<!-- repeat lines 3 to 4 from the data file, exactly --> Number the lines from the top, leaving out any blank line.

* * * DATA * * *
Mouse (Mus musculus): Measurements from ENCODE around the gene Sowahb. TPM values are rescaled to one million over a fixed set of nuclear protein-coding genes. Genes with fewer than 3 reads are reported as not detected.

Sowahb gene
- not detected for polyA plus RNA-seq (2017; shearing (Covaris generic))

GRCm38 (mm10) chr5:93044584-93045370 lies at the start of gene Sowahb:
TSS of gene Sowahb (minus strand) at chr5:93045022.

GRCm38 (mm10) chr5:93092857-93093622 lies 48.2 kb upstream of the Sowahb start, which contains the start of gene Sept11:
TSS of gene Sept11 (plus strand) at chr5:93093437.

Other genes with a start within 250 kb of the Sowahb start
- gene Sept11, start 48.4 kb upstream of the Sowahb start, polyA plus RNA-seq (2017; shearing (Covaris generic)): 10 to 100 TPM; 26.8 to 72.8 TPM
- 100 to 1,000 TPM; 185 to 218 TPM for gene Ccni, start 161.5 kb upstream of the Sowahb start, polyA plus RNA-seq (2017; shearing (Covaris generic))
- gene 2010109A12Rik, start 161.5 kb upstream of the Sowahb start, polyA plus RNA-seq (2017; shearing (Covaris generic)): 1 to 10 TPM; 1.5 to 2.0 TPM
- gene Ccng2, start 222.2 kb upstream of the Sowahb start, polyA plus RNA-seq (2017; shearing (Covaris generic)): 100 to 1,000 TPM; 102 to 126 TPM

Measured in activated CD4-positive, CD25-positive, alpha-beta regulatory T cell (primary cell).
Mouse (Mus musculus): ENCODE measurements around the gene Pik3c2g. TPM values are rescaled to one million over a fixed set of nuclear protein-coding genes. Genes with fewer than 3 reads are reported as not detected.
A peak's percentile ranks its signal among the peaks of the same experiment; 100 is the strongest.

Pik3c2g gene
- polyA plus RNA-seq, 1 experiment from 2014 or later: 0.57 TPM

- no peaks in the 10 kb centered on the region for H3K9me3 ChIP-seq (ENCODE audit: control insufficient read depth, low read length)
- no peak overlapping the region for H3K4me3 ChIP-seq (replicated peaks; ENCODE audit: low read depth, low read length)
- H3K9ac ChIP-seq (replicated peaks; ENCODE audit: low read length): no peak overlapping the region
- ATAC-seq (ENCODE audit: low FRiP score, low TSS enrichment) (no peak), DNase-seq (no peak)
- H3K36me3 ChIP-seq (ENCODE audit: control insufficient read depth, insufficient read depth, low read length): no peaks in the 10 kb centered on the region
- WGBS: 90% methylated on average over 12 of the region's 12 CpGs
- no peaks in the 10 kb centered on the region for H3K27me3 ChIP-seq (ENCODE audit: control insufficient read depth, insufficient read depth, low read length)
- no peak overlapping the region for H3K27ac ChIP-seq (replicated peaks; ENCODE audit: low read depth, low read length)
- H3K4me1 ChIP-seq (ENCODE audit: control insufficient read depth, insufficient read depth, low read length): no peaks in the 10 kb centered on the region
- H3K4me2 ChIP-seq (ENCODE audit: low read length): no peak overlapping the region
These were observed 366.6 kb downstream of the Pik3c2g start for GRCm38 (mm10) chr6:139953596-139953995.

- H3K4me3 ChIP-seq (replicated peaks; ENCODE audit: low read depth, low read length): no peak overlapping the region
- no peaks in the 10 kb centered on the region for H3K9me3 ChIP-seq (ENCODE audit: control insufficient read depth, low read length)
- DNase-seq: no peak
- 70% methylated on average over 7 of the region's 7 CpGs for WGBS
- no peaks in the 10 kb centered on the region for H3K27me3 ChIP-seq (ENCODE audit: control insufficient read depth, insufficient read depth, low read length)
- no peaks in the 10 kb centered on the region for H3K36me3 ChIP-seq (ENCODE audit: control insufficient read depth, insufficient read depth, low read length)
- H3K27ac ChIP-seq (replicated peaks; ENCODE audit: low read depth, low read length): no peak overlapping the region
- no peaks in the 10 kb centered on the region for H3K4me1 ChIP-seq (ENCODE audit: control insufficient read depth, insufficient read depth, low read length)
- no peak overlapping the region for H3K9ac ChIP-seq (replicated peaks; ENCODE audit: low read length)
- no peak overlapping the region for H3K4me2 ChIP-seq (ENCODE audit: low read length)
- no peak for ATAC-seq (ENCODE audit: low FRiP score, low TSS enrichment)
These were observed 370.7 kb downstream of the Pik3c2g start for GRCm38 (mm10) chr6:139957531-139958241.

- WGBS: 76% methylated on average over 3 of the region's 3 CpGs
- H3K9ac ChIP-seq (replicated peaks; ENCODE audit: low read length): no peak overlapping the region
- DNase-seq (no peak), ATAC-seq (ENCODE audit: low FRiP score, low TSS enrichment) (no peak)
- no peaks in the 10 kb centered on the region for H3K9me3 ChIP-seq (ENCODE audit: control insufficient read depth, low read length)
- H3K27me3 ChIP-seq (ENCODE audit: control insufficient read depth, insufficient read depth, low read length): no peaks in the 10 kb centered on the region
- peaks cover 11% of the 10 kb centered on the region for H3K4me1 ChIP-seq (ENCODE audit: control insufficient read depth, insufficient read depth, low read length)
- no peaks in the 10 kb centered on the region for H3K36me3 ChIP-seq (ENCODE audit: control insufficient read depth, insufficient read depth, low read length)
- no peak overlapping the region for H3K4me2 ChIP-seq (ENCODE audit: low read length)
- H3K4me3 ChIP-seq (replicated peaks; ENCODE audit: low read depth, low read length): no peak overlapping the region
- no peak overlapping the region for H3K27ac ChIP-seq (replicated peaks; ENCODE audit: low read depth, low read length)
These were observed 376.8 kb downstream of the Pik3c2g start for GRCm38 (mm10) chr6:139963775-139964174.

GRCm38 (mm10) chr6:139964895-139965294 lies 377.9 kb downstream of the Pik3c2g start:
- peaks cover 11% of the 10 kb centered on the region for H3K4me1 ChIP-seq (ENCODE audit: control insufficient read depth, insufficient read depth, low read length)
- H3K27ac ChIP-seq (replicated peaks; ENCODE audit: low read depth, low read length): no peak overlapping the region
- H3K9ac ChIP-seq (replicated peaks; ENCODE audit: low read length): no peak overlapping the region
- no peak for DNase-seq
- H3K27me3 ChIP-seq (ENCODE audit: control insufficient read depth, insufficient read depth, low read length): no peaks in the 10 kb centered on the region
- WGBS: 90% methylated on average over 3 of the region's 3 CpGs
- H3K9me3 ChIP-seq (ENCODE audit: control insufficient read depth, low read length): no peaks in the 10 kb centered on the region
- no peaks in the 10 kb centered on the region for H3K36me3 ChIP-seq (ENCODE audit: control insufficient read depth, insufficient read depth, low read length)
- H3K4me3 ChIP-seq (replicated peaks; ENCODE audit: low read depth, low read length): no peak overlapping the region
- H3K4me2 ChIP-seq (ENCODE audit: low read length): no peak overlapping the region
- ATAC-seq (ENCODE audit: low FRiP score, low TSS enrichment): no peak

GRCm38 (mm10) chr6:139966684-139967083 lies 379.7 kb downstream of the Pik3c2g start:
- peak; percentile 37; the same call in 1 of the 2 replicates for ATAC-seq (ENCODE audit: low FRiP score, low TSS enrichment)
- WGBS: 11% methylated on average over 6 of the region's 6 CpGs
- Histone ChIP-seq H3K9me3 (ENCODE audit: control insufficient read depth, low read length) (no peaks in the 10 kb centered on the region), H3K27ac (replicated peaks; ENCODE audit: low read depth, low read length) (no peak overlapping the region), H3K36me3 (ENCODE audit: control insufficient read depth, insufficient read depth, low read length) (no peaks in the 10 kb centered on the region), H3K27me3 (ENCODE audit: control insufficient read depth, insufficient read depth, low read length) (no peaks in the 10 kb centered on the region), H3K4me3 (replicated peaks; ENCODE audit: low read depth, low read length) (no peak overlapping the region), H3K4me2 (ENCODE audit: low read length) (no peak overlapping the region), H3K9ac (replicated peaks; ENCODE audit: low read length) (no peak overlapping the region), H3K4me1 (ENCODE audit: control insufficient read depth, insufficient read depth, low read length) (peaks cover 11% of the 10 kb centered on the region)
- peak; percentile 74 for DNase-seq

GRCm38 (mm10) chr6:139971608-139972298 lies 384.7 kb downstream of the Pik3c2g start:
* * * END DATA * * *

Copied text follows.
- not detected for polyA plus RNA-seq (2017; shearing (Covaris generic))

GRCm38 (mm10) chr5:93044584-93045370 lies at the start of gene Sowahb: